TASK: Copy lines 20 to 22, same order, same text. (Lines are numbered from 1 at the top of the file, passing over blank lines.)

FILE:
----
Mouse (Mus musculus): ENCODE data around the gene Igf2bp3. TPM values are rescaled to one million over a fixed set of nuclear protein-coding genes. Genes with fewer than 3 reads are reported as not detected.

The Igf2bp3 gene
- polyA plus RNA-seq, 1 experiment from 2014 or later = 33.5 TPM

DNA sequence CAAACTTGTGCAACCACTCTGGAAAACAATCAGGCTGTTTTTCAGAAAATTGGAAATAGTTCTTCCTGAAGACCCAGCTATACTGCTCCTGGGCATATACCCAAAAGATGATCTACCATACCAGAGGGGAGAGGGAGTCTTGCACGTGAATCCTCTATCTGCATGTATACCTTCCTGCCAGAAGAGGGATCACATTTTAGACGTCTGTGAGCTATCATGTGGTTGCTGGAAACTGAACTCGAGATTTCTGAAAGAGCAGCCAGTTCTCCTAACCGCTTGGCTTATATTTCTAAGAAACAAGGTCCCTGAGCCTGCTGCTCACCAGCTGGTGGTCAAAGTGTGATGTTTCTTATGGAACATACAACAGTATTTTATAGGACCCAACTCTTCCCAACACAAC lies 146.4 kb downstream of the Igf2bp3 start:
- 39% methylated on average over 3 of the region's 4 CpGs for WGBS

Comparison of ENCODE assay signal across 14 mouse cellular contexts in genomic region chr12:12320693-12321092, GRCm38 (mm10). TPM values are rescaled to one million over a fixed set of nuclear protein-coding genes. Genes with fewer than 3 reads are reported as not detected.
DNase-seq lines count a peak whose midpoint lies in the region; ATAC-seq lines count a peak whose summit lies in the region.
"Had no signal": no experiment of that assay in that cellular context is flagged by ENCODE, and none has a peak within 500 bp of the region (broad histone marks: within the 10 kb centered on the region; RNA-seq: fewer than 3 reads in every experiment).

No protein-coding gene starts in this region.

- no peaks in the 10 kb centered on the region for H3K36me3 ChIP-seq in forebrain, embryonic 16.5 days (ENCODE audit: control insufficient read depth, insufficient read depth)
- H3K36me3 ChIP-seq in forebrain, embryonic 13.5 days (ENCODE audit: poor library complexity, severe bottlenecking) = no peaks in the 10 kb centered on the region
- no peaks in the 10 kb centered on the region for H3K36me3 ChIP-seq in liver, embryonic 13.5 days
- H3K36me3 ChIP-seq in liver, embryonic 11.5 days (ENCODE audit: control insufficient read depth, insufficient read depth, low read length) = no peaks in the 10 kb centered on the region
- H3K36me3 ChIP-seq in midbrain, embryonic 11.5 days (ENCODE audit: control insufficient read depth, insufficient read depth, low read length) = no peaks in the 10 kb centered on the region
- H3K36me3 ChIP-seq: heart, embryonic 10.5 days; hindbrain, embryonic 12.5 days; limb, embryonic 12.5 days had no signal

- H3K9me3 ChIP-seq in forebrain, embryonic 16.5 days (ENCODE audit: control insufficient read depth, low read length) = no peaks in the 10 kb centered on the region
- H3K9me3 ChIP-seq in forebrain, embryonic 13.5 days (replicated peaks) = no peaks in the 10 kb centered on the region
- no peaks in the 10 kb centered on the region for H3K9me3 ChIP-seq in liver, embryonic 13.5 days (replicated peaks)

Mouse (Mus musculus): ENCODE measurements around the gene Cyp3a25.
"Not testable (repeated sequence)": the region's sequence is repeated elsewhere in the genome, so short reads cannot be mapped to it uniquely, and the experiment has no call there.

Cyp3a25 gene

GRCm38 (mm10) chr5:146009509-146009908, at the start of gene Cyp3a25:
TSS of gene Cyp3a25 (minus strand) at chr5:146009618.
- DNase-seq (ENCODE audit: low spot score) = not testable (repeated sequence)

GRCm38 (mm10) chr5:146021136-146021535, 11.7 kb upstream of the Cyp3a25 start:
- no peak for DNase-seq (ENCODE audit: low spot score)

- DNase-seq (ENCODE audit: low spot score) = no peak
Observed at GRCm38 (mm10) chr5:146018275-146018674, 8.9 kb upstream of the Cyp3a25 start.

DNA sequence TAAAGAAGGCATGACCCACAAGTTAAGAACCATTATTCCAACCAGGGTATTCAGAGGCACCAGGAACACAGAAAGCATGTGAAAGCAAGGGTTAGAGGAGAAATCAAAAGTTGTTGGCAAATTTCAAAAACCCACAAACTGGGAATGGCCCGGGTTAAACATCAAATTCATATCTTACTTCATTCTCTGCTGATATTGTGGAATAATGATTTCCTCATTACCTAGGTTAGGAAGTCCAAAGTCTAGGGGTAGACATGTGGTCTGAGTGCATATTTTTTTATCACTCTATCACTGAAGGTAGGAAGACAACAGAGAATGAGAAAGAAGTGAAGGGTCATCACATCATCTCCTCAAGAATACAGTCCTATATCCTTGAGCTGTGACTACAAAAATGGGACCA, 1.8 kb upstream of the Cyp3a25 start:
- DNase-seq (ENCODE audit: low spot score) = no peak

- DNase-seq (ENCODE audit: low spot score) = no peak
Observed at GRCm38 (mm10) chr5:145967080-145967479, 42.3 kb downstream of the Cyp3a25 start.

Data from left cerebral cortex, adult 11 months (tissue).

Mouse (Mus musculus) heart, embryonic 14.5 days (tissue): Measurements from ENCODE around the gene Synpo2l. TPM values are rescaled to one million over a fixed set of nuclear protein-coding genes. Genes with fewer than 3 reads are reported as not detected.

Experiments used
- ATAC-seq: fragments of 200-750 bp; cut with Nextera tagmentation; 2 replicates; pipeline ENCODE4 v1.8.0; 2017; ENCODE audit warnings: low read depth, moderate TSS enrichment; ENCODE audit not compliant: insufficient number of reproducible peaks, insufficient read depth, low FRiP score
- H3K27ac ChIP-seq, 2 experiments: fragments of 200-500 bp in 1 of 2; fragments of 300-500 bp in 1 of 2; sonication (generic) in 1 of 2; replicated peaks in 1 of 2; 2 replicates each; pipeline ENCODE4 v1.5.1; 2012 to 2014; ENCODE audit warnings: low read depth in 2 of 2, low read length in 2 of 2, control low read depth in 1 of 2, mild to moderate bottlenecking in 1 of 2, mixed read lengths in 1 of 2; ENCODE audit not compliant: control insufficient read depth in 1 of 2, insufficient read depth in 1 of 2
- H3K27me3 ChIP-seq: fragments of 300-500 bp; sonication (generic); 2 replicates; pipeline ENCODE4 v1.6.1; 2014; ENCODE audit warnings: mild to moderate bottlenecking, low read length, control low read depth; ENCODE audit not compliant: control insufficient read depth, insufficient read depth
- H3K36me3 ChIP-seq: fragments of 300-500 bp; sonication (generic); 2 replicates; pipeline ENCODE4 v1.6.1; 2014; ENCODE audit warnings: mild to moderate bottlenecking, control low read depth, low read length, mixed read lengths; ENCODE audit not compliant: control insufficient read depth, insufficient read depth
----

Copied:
"Not testable (repeated sequence)": the region's sequence is repeated elsewhere in the genome, so short reads cannot be mapped to it uniquely, and the experiment has no call there.

Cyp3a25 gene

GRCm38 (mm10) chr5:146009509-146009908, at the start of gene Cyp3a25: